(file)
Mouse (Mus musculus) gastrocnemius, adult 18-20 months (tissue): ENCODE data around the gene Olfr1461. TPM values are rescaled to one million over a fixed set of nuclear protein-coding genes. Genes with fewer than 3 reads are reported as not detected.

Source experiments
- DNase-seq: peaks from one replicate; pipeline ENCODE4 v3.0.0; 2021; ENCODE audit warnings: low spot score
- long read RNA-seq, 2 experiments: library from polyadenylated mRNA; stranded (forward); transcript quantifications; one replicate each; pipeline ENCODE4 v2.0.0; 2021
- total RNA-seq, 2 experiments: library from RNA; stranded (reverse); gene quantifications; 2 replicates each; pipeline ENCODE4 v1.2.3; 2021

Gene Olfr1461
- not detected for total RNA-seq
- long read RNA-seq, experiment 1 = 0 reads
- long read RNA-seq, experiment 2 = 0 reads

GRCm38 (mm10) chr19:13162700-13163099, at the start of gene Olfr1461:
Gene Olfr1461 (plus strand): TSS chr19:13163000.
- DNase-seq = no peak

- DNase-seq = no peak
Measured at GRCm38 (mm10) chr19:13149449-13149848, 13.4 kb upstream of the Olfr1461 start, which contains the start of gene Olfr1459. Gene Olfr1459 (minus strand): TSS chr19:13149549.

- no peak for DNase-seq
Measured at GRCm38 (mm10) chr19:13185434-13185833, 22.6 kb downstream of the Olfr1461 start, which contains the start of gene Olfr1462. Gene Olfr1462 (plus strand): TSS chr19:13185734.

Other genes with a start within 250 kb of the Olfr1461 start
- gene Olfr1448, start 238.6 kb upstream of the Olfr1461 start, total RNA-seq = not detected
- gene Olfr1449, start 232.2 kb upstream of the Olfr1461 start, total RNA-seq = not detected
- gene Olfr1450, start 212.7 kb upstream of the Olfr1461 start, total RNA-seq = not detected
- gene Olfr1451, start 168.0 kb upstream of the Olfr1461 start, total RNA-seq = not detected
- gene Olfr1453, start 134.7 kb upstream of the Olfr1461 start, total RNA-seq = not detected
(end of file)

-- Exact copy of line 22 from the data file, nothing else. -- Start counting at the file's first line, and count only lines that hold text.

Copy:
- gene Olfr1453, start 134.7 kb upstream of the Olfr1461 start, total RNA-seq = not detected